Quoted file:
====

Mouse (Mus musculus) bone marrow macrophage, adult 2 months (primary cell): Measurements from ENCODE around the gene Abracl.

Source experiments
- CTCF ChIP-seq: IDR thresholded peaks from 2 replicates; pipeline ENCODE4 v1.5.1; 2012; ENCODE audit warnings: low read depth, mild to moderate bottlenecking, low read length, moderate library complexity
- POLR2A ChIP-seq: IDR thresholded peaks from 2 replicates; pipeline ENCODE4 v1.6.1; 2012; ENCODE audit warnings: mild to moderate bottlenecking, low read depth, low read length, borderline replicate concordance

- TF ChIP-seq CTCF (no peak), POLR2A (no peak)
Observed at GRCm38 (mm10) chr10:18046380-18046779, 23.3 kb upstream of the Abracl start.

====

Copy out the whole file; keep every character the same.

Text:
Mouse (Mus musculus) bone marrow macrophage, adult 2 months (primary cell): Measurements from ENCODE around the gene Abracl.

Source experiments
- CTCF ChIP-seq: IDR thresholded peaks from 2 replicates; pipeline ENCODE4 v1.5.1; 2012; ENCODE audit warnings: low read depth, mild to moderate bottlenecking, low read length, moderate library complexity
- POLR2A ChIP-seq: IDR thresholded peaks from 2 replicates; pipeline ENCODE4 v1.6.1; 2012; ENCODE audit warnings: mild to moderate bottlenecking, low read depth, low read length, borderline replicate concordance

- TF ChIP-seq CTCF (no peak), POLR2A (no peak)
Observed at GRCm38 (mm10) chr10:18046380-18046779, 23.3 kb upstream of the Abracl start.